October 21, 2011


When you have a child with a long history of medical issues, you learn to be grateful for things you wouldn't ordinarily think about. Eating? I'm grateful....my daughter, A, didn't eat for years and used a feeding tube until she was 3 years old. Walking? I'm grateful...my daughter didn't walk until she was 3 1/2. And today I'm grateful for a sprained ankle.

Yesterday afternoon I got a phone call from my daughter's deaf/hard-of-hearing therapist. She was really concerned about A. She observed her at school to be off-balance (even more so than usual), seemingly unsure of where to step when she walked, and was not writing her name correctly, with the letters in the right order. As she relayed all this to me, I grew more and more concerned; I, too, had noticed yesterday morning that she wasn't walking quite right, but chalked it up to her possibly being tired. And when I volunteered in her classroom yesterday, I witnessed her not writing her name correctly, too.

The therapist was concerned that A had possibly suffered a concussion. This was not a far-fetched theory; she had been pushed down by a little boy on Monday, 4 days earlier, and in fact had a cut and gooseegg on her forehead. (This same little boy has been pushing her a lot recently. It's not aggressive; rather, he has a crush on her and keeps running over to hug her. But she has balance issues and keeps getting pushed over. It's gotten to the point where the principal is involved, and the little boy is being put in a different recess than A). The therapist also suggested that maybe A had had a seizure in her sleep; this frightened me, as A has never had a seizure before.

Needless to say, hung up and had A walk over to me. She was indeed walking funny, something I hadn't noticed earlier because she hadn't been walking far. I had her write her name a few times, and each time she got it right. I was not concerned about this now, but I was concerned about the walking issue. I called our pediatrician, who told us to go straight to the emergency room at Children's Hospital.

The whole drive there I was freaking out. What if A had suffered a concussion? What could they do about it at that point? And what if it was a seizure? I know this is a large leap to make, but given her medical history, and the fact that she had a bilateral pre-natal stroke, it wouldn't be unheard of. On the other hand, I was able to talk myself down from the ledge; her writing was ok, and over the past few days she had exhibited no unusual behavior (aside from the odd walking)...her eating, sleeping, and personality was unchanged.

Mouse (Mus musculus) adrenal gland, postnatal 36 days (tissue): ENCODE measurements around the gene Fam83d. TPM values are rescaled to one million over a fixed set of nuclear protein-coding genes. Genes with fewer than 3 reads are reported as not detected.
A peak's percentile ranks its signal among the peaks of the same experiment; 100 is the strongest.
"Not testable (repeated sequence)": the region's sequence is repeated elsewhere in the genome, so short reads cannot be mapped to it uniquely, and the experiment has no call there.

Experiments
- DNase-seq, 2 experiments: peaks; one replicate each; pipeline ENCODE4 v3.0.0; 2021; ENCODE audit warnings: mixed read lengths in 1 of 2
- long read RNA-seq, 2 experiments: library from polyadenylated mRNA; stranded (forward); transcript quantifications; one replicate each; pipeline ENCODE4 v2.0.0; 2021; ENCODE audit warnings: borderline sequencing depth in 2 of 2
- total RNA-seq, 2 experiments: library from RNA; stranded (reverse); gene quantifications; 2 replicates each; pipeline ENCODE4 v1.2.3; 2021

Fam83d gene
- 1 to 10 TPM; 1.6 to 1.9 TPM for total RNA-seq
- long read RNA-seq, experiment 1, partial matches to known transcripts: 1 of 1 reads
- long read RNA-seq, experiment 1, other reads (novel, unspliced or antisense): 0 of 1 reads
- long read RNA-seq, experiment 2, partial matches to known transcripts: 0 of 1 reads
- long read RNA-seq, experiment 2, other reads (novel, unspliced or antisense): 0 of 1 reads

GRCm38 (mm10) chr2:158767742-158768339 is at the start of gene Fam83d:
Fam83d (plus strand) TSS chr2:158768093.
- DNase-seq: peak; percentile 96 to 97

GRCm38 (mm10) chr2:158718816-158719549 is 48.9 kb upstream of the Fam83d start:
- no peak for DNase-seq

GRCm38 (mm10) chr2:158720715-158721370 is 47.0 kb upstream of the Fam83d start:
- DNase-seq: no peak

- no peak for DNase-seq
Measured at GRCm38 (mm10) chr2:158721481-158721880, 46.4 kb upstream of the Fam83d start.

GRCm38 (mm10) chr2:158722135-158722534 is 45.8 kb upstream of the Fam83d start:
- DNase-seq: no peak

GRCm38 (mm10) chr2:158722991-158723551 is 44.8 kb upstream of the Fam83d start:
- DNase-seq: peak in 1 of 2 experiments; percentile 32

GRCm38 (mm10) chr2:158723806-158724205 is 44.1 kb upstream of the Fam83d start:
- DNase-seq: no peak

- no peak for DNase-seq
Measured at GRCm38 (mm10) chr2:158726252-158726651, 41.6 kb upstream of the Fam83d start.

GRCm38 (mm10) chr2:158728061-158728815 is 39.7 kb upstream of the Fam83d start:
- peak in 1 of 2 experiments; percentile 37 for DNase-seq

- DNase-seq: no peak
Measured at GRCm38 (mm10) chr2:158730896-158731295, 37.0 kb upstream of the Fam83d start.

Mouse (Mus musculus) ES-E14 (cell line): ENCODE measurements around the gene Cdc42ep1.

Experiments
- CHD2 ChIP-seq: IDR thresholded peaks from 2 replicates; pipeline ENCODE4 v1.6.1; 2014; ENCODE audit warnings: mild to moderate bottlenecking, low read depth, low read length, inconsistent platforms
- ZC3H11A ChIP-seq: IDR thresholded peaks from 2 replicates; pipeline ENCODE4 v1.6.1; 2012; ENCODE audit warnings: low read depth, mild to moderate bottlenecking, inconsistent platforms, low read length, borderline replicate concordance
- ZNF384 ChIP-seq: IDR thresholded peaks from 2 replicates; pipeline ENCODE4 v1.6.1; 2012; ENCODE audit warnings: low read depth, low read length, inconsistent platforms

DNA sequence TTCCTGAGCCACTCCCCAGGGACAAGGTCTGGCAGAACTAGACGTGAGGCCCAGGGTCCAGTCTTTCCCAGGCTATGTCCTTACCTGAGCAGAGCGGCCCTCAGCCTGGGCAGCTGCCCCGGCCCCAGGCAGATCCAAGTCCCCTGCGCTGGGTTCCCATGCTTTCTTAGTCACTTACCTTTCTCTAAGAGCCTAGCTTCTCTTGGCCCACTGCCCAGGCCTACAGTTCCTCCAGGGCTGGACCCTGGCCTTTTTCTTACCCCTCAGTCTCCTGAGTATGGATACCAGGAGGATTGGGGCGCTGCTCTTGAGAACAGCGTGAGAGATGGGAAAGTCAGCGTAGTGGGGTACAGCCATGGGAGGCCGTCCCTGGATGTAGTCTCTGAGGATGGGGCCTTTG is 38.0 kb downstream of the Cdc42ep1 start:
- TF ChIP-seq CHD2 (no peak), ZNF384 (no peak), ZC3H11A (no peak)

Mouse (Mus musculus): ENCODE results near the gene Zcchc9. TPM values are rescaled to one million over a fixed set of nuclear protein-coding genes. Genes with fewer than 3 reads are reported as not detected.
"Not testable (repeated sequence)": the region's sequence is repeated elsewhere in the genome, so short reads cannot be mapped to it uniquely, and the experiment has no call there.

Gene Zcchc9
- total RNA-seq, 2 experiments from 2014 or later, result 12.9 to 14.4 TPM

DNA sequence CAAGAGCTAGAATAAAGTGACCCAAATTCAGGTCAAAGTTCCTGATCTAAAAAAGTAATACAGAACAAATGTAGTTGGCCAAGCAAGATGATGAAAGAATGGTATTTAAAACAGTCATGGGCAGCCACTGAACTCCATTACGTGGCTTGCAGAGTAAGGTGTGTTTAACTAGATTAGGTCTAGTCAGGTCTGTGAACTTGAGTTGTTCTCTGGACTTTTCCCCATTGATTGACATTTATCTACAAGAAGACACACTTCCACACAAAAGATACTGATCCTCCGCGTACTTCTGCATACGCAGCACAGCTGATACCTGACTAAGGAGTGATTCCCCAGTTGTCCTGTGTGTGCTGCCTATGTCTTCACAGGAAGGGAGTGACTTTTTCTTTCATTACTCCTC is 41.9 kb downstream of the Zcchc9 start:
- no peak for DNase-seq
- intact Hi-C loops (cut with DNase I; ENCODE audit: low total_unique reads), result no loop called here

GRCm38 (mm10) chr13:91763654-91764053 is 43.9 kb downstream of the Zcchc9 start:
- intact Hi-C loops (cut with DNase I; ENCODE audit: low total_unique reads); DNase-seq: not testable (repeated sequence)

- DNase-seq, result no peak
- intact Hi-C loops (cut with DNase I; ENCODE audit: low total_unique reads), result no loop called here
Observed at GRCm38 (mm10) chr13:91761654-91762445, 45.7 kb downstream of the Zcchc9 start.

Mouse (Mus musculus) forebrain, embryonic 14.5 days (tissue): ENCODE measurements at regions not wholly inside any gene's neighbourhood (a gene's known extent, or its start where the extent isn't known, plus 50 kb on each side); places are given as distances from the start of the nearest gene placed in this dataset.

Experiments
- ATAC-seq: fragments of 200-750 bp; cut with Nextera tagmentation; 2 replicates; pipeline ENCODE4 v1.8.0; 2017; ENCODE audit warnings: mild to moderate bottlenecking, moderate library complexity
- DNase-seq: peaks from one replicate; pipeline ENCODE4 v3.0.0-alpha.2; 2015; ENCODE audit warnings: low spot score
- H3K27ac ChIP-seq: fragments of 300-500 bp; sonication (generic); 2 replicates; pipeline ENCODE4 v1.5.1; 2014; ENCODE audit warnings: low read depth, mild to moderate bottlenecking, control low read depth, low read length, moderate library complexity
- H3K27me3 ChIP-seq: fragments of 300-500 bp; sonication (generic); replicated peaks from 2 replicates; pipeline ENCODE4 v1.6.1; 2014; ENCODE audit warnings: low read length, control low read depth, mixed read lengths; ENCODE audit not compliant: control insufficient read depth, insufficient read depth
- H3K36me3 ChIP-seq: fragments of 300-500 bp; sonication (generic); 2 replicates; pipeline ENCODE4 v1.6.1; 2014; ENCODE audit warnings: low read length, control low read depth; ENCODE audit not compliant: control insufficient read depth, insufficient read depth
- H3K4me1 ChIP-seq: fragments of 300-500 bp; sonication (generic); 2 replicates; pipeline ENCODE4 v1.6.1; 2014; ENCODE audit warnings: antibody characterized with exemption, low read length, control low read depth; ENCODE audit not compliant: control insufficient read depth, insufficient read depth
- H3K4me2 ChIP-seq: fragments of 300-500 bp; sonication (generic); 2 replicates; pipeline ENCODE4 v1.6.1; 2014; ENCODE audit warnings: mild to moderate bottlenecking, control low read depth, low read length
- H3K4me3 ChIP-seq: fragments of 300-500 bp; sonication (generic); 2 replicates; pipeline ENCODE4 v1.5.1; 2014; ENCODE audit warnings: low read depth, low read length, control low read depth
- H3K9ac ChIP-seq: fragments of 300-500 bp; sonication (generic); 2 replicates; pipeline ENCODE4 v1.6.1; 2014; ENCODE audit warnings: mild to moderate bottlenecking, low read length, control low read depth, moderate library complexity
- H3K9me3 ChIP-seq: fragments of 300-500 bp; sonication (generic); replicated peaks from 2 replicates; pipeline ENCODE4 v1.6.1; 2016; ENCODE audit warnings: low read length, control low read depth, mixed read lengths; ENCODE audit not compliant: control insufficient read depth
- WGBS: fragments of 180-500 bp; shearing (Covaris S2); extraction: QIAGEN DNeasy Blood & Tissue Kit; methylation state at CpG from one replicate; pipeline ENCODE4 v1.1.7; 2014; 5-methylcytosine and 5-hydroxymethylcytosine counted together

The doctors at Children's Hospital did not think it was a concussion, based on observation and examination. However, when they looked at her legs, they noticed one ankle was swollen! She ended up having some x-rays done on her ankle, which luckily turned out normal. Most likely she sprained or strained her ankle, which would of course account for her walking oddly! One thing that worries me is the fact that she didn't tell me she was in pain! Never in the past week did she indicate, either verbally or non-verbally, that her ankle hurt. She is definitely a little trooper, but I wish she would be less so sometimes.

So, I am grateful. A sprain/strain? That is easily healed. We are keeping her off her feet as much as possible; of course she's walking some, but she is sitting out of adapted P.E. and is playing in the sandbox at recess. And at home, of course, I'm carrying her around like a princess as much as I can. In light of what I thought it COULD be, this is nothing. A concussion? A seizure? A broken ankle? Bring THIS on. We can deal.


  1. You have her under some great, watchful eyes. Glad to hear it was "just" a sprain. Give her extra hugs tonight!

  2. Glad to hear it was nothing serious. She's bound to get bumps and spains like most kids do, but we (with the special kids) are always on the lookout for much worse. I totally get it.
    I hope it heals fast for her!

  3. Perspective is SO important. I'm glad you have it, and that A has you.


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